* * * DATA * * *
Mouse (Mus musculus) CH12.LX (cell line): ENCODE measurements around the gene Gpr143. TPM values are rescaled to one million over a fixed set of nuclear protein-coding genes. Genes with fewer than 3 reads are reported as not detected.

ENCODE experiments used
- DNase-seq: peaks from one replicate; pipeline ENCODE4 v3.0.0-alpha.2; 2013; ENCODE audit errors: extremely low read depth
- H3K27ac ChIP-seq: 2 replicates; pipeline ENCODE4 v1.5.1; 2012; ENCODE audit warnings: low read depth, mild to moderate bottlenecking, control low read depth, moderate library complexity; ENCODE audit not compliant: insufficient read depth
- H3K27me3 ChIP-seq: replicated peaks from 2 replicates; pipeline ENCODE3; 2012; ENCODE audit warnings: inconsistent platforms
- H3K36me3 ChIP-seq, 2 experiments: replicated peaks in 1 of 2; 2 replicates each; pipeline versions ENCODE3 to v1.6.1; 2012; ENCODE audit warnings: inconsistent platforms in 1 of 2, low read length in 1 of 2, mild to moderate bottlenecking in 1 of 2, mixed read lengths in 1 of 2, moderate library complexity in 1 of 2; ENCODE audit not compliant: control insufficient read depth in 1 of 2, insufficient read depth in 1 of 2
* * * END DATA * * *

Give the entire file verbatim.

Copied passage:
Mouse (Mus musculus) CH12.LX (cell line): ENCODE measurements around the gene Gpr143. TPM values are rescaled to one million over a fixed set of nuclear protein-coding genes. Genes with fewer than 3 reads are reported as not detected.

ENCODE experiments used
- DNase-seq: peaks from one replicate; pipeline ENCODE4 v3.0.0-alpha.2; 2013; ENCODE audit errors: extremely low read depth
- H3K27ac ChIP-seq: 2 replicates; pipeline ENCODE4 v1.5.1; 2012; ENCODE audit warnings: low read depth, mild to moderate bottlenecking, control low read depth, moderate library complexity; ENCODE audit not compliant: insufficient read depth
- H3K27me3 ChIP-seq: replicated peaks from 2 replicates; pipeline ENCODE3; 2012; ENCODE audit warnings: inconsistent platforms
- H3K36me3 ChIP-seq, 2 experiments: replicated peaks in 1 of 2; 2 replicates each; pipeline versions ENCODE3 to v1.6.1; 2012; ENCODE audit warnings: inconsistent platforms in 1 of 2, low read length in 1 of 2, mild to moderate bottlenecking in 1 of 2, mixed read lengths in 1 of 2, moderate library complexity in 1 of 2; ENCODE audit not compliant: control insufficient read depth in 1 of 2, insufficient read depth in 1 of 2